The 2016 US presidential election is one of the most polarised campaigns in living memory. In a campaign where many rules are broken, and statements and policies are up for grabs, predicting the outcome is particularly difficult.
Insider versus outsider. Establishment versus rebel. Compassion versus pride. The 2016 US presidential election is one of the most polarised campaigns in living memory. In a campaign where many rules are broken, and statements and policies are up for grabs, predicting the outcome is particularly difficult.
A key in understanding market reactions to the election of either candidate is monitoring market positioning in the lead up to the vote. From an economic point of view, this is a not a choice between good and bad, but between bad and worse. The Democrats “tax and spend” approach is unlikely to reduce balance sheet strains or reduce the structural deficit over the medium to long term. However, the potential for economic vandalism if the populist Republican is elected could spark a very sharp market reaction.
The USD sits at the heart of any market reactions. If Trump is elected, there will be conflicting influences. Trump’s promises (?) to save American manufacturing jobs point to tariffs and trade barriers, potentially supportive of the USD. At the same time, uncertainty around the direction of policy and an overall isolationist approach could see the US Federal Reserve maintain a lower for longer interest rate environment.
Clinton’s more stimulatory policies are less likely to still the Fed’s hand. While concerns about the long term would linger, in the short term a rally in USD is likely as markets are likely to interpret a Clinton success as a continuation of current settings. This should see more weight towards interest rate rises, and a stronger dollar.
The other major factor in the election is that the Trans Pacific Partnership deal with Asia Pacific nations is dead in the water. Both candidates are distanced from the Obama initiative, and approval of both houses of Congress is required. No presidential sponsorship and predictions of a split Congress suggest that no matter who occupies the white house a TPP will not pass for the next four years.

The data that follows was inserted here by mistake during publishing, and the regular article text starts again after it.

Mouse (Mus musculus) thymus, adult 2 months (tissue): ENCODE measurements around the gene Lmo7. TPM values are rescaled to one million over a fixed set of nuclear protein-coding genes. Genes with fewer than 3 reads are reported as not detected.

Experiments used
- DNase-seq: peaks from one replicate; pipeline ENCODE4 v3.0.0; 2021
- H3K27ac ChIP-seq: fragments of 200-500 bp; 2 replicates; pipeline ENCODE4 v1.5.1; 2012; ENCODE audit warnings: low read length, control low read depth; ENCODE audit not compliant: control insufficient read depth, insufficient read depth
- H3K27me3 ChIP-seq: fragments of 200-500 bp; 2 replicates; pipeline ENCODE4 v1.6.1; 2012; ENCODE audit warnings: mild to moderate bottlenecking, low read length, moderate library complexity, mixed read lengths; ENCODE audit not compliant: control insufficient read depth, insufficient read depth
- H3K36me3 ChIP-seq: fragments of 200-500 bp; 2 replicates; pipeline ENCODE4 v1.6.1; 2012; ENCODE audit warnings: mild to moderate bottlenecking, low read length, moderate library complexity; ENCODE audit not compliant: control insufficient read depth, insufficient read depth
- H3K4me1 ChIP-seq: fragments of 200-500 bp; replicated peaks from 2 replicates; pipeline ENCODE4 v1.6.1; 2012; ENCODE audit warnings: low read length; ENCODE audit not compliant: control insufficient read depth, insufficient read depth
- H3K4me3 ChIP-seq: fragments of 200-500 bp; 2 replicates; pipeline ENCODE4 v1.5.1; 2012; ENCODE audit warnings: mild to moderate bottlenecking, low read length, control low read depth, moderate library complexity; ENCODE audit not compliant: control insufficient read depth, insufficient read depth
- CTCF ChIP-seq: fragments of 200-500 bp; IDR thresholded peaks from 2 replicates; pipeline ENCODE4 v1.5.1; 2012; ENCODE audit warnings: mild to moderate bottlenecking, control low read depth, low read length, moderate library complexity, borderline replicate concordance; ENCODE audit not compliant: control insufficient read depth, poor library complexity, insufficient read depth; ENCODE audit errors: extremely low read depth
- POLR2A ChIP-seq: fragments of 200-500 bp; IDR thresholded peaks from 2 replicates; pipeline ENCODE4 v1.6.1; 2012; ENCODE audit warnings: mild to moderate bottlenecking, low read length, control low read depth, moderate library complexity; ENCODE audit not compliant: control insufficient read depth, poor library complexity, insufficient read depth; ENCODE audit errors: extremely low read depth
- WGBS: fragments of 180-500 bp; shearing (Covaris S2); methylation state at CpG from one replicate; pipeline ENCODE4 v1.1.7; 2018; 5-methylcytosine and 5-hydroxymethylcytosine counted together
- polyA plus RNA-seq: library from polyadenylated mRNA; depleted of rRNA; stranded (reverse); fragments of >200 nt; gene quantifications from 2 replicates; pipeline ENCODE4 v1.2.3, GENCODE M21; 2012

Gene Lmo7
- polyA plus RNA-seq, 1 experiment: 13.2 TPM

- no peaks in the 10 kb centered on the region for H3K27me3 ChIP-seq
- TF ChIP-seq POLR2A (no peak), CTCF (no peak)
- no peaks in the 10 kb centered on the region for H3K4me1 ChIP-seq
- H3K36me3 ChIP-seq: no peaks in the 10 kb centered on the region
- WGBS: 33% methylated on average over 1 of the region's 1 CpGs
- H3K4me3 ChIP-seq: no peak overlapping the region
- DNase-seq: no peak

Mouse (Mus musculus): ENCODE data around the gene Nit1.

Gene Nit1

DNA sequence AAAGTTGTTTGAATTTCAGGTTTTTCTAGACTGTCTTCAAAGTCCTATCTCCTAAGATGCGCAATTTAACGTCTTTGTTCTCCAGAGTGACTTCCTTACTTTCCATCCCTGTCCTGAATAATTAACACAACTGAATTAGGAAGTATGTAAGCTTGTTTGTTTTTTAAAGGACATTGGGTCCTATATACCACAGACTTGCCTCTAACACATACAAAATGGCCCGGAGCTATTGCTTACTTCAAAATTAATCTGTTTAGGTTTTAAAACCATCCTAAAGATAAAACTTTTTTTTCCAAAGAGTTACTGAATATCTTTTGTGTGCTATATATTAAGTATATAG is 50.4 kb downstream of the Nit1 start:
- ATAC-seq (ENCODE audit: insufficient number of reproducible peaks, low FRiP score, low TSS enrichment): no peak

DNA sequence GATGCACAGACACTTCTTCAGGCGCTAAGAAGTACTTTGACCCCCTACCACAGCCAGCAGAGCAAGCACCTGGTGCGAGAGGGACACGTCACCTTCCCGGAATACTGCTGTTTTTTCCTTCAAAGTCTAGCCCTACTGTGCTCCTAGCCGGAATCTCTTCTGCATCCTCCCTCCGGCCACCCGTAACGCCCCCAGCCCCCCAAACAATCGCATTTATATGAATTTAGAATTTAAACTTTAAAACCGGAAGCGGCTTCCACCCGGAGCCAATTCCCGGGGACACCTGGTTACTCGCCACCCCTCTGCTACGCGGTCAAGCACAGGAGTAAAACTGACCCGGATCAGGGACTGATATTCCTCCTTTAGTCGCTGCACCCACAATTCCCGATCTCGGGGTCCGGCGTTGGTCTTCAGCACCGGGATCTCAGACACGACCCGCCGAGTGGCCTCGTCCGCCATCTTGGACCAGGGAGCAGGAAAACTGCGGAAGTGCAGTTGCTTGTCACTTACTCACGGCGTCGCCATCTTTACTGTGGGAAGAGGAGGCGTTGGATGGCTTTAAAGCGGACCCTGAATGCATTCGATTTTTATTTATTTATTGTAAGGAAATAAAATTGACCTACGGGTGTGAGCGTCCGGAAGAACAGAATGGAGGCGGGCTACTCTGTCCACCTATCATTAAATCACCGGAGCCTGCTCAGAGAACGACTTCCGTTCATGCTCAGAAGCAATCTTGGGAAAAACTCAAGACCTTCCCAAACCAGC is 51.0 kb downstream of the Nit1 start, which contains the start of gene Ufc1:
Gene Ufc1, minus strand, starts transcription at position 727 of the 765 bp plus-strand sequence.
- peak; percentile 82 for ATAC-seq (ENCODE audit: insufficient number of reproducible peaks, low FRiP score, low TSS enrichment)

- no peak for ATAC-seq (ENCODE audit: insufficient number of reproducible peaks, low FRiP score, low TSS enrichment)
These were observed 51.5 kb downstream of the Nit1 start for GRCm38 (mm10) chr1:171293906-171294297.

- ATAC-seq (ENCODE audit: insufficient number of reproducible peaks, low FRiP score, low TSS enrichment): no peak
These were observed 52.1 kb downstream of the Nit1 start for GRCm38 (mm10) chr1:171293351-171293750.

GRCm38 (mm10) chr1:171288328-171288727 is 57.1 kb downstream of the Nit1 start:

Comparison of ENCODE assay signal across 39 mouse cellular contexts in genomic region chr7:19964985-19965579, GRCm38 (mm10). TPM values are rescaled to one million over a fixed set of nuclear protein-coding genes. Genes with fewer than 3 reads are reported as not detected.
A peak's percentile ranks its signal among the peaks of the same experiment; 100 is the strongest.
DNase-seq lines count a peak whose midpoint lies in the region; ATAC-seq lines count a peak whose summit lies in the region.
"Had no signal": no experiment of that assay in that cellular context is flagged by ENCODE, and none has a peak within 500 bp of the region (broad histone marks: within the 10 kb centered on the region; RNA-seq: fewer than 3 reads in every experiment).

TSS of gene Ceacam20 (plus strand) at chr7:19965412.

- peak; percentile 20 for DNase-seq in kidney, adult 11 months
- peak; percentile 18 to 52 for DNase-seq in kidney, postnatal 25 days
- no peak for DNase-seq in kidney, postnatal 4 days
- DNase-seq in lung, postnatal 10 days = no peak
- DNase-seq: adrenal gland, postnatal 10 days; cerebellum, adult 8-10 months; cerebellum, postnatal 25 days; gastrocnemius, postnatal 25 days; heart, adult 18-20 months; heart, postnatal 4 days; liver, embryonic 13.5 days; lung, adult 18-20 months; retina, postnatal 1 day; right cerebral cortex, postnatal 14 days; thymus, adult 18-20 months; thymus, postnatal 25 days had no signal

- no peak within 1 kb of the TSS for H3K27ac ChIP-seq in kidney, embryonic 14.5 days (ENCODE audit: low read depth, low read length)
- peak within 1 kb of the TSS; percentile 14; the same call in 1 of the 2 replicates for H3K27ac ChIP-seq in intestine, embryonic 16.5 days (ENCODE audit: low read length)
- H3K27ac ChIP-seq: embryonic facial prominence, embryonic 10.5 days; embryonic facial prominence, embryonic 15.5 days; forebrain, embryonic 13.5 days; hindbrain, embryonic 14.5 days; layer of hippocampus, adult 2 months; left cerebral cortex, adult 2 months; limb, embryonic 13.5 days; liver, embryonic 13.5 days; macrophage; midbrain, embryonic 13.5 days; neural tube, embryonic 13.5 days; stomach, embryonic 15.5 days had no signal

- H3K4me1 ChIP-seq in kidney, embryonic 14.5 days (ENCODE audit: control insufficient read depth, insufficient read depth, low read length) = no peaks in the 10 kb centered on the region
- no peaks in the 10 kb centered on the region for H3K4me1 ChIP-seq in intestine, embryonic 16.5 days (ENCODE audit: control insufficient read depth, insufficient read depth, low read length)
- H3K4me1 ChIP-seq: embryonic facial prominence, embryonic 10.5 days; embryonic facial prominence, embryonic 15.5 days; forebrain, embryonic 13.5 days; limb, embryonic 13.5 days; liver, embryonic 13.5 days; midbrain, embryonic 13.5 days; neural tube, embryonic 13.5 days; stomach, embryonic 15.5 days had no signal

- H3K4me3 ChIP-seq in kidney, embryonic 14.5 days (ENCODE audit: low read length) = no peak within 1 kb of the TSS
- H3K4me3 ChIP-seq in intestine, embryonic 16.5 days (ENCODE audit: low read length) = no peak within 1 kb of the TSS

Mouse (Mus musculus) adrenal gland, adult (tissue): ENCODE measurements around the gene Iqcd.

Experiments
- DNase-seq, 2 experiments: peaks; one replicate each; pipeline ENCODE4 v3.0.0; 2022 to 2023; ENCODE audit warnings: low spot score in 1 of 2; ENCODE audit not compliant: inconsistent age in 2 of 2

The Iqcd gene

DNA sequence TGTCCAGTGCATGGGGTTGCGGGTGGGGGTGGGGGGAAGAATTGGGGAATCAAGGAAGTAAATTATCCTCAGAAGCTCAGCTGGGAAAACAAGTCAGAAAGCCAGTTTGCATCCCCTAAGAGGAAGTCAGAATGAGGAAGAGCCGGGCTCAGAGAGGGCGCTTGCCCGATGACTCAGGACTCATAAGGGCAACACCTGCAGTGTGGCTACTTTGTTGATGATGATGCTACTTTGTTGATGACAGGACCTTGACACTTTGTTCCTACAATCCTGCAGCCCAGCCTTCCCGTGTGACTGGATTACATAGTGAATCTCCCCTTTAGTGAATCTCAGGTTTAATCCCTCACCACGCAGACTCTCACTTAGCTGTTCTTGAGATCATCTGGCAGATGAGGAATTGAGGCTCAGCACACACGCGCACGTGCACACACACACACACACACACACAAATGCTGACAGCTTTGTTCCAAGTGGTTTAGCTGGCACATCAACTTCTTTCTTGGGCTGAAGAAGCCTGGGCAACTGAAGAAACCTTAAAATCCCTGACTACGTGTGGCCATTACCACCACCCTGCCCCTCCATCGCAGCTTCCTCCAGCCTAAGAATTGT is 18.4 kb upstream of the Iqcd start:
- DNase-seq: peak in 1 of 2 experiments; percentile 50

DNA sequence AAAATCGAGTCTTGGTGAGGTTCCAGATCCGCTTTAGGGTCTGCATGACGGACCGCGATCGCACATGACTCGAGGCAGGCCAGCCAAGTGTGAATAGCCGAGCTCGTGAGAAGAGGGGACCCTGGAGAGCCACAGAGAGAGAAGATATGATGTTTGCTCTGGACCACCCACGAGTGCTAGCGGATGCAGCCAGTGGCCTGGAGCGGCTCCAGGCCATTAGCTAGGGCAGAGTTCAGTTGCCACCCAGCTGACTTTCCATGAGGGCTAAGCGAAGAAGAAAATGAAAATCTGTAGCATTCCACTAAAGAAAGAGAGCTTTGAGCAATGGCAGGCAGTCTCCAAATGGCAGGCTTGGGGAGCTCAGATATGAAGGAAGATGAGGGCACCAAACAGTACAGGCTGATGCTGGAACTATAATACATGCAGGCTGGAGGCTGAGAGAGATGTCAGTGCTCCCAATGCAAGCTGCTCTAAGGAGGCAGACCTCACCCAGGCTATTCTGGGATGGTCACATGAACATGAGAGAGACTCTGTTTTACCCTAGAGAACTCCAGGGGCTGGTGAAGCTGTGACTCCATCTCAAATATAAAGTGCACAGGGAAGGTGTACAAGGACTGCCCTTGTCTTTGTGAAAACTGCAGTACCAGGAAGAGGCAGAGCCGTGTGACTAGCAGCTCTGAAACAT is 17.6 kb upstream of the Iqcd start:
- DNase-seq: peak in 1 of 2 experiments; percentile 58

No trade deal and a stronger USD could work well for Asia-Pacific region, particularly for export industries. The lack of a TPP could work for local economies as it also delays any potential trade pact between Europe and the US. With even the North American Free Trade Agreement under threat, highly competitive industries of the eastern hemisphere could win out.
A higher USD could not only see demand swing to Asia-Pac, but will also likely weigh on commodity prices, potentially reducing input costs. Despite the lack of a trade deal, initial responses could include a better trade outlook for lower production cost and high value-add exporters.
Perceptions of trade impacts are therefore important in forecasting possible market reactions. The other major factor is potential investment flows. Whichever candidate wins the race, the growth prospects for the US are subdued. Europe is unlikely to break to higher growth rates anytime soon, which leaves the higher growth rates of Asia Pacific to stand alone.
A Clinton victory could mean a more exports and higher growth rates, which in turn should see support for the Hong Kong 43, the Japan 225, the Taiwan 50 and the Australia 200 indices.
On the other hand, a Trump victory has the potential to roil the US SPX 500. Uncertainty about policy, open hostility to Wall St and an overall populist approach puts the market performance at risk. Positioning is paramount. Any move down from all-time highs in US shares before the vote will reduce post-poll risk. However, if the index remains at highs, and the less favoured candidate is elected, a rout in stocks is on the cards.
Naturally, a significant sell down in US shares will echo around the globe. This could spark the worst case scenario. Investor confidence crumbles with the US 30, and spreads to other growth related markets such as industrial metals and energy. Already lowered prices come under additional pressure, and fear of another deflationary pulse moving through the global economy pushes more investors to sell. A panic develops, feeds on itself, and share markets half in value over a relatively short time.
Central banks have little capacity to deal with a rout. If this damage developed, it would require a response from politicians world-wide. If the market disruption from a Trump victory led to politicians finding the will to fix the structural issues so many national balance sheets face it may end as a long term positive for the global economy.
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